We had all those packages sans Docker when I joined years ago, and they weren't great. Testing was manual and not thorough at all. They have improved, just by having skilled people work on them - so far, so regular every day software. These are critical components actually, they are a core mechanism for getting our software to customers, and customers in turn rely on them for their critical business operations. So no pressure.
Anyway, one day I had an epiphany: why don't we just write automated tests around these packages, so that we can have confidence they work as expected when making changes and adding features? Duh!
We do that for everything else, and on multiple levels. When you pare it back this is deterministic stuff about file locations and permissions, really. Turns out we already had all the building blocks and blueprints, but I still feel this was a tiny local game changer.
Asking around the place it was clear this was not something anyone had seen before, and I do think we are quite a testing-forward place too. Some spitballing by the water cooler with my mate Steven Baker helped clarify things - he's had the actual package knowledge, I was just the ideas man - and we were ready to go. And so the very first Installation Testing framework was birthed.
So what is it?
Well what is a package? It's a thing that runs on a computer, it puts files in places when you install, in our case it starts a service that you can poke with a few ancillary tools, and you can uninstall and even purge it when you lose interest.
So there are the contours of the framework: exercising the package installer is a case of running it and observing files appear where expected, with expected permissions, and verifying a service is started automatically and becomes available. That the right dependencies are installed too. Uninstalling and purging is the reverse. A bit of poking at the ancillary tools to see they are also working. Easy peasy!
Once you get into it, a first challenge is sandboxing and isolating: you want a clean slate for every run, so that you have reproducibility and an aura of science about it. We already do this in other areas, using throw-away AWS instances. Spot priced too because economics, and these days you are charged by the minute so very little waste. Indeed the catalogue of AWS instance OSes helps us reach different OSes (Debian, Ubuntu, RHEL, Amazon Linux, ...) at different versions, spanning the space our customer base lives in. So much winning there.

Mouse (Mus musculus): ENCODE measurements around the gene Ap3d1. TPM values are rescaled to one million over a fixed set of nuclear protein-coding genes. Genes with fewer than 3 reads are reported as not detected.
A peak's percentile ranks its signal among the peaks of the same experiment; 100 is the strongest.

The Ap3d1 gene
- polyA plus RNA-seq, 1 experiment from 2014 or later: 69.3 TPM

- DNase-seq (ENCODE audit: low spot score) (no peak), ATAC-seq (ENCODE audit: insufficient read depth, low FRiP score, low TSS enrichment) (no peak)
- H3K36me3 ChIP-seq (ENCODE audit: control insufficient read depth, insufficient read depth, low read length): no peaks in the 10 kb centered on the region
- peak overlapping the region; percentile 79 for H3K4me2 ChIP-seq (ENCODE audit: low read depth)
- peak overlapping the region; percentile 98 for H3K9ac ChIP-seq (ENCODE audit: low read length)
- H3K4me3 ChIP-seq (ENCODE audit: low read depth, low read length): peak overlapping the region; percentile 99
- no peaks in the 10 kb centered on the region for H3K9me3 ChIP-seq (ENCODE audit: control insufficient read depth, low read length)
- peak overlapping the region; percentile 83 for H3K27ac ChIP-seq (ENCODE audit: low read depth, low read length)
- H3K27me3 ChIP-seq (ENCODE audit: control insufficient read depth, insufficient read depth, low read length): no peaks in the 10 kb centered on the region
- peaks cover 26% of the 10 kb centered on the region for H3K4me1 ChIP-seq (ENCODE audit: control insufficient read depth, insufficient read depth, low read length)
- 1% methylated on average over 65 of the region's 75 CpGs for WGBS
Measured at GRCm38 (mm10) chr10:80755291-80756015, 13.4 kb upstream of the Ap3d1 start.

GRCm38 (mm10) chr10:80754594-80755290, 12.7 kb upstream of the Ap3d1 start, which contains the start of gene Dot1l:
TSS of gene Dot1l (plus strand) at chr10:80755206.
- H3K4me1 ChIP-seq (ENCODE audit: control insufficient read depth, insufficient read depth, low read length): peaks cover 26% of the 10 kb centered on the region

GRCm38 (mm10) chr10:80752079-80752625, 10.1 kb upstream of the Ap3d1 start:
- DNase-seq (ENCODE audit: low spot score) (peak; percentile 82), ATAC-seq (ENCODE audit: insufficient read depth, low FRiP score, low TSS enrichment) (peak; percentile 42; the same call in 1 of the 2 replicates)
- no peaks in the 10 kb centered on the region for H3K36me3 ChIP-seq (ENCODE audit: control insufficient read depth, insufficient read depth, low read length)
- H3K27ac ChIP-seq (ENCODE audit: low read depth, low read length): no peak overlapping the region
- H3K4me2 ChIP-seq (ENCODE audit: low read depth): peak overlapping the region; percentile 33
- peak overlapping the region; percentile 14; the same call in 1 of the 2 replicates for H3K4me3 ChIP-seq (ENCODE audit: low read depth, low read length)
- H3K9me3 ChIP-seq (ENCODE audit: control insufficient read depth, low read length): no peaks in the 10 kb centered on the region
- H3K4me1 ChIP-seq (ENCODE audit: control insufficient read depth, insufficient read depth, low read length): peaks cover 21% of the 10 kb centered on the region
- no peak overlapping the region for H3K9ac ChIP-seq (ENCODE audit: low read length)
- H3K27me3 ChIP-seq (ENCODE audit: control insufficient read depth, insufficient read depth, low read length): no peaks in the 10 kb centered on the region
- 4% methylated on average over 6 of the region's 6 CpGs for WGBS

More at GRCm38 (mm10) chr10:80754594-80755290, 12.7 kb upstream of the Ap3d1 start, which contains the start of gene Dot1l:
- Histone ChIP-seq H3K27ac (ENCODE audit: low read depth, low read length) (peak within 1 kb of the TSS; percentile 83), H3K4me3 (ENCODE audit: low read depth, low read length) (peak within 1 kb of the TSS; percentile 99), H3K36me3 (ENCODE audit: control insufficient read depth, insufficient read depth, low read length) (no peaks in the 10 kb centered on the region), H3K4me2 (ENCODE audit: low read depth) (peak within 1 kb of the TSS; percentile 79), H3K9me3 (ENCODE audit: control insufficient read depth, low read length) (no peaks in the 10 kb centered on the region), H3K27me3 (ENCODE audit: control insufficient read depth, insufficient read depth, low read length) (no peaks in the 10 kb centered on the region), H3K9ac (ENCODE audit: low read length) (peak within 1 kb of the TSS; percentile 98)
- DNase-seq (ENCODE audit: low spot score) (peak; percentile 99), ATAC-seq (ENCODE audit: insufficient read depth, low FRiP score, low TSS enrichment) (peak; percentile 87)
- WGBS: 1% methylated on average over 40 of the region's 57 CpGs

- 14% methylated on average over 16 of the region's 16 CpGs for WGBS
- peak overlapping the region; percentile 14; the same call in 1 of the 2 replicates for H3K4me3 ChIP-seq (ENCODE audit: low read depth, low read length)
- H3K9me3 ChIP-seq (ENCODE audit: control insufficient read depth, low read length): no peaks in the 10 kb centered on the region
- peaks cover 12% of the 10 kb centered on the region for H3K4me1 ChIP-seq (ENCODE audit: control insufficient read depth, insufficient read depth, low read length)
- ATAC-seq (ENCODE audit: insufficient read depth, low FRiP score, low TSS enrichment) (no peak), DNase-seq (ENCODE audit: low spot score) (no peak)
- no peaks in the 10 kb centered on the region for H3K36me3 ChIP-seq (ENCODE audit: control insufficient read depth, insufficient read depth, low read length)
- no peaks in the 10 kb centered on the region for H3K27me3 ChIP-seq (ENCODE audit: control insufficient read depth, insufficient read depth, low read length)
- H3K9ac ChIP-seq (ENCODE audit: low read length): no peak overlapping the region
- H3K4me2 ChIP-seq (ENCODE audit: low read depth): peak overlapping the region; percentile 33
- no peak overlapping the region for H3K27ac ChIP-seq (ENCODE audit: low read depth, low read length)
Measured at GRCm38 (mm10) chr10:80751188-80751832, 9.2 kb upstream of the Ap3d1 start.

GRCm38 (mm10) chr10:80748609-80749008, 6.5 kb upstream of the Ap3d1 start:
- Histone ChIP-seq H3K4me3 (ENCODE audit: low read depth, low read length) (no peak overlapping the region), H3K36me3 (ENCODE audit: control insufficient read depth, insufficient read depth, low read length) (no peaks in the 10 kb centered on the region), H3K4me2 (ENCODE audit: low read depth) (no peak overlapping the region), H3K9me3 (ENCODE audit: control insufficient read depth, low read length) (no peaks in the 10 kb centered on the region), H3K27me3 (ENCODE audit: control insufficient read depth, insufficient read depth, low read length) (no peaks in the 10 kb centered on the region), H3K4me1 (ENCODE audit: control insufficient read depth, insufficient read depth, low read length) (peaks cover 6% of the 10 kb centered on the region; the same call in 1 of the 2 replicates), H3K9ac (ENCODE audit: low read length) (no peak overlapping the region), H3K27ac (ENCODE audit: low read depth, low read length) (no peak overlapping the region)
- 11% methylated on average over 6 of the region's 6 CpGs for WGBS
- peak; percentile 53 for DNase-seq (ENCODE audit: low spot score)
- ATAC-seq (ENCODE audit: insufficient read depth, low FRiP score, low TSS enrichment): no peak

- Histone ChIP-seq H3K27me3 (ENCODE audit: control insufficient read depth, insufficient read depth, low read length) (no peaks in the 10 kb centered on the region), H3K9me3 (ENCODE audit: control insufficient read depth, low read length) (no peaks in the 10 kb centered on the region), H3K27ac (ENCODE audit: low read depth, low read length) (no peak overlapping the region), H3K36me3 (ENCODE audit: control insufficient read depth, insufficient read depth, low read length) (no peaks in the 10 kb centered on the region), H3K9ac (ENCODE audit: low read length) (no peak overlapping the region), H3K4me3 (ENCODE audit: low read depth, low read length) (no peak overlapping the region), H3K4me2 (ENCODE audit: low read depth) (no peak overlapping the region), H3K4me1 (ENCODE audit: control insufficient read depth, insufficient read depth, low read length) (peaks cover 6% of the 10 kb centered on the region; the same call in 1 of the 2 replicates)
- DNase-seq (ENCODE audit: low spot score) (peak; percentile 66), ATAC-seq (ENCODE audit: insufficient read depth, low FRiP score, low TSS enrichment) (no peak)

The tests are really a series of commands sent via SSH, there are calls and waits and assertions like you would use in similar system testing, classic stuff. It gets frameworky once you realise the same high level script applies to each platform, yay reuse. But really it is basic stuff when you think about it.
Now, there were stumbles. Internal ones like picking technology, where we tried and discarded Vagrant+VirtualBox as the container for the different platforms, we couldn't make it work reliably for us. We also discarded Cucumber for the high level scripting, because really, we don't have non-coders looking at this and Ruby isn't a core skill here (we're a 4j shop remember!), so a bunch of hassle with no payoff.
External stumbles currently include Zypper which is a PITA to work with, and of course all the little niggles and of course bugs found+fixed. But external stumbles is exactly what we hunting for here, so that's just grand.
Current incarnation of Installation Testing was implemented by my good colleague Jenny Owen as Java + JUnit with Maven, using the standard AWS client libraries and JSch. It works great, we have readable code and running this in CI gives us so much clarity and confidence which we never had before. There are thoughts about open sourcing it as it might be useful to others. Do you think it is? I'd love to hear experience reports if you faced similar problems.
So, you launch AWS instances, commandeer them via SSH, exercise and evaluate the software, terminate the instance. In parallel across the 12 and growing platforms multiplied by currently 2 editions of Neo4j we are interested in, for that low latency feedback. Textbook. What's not to like?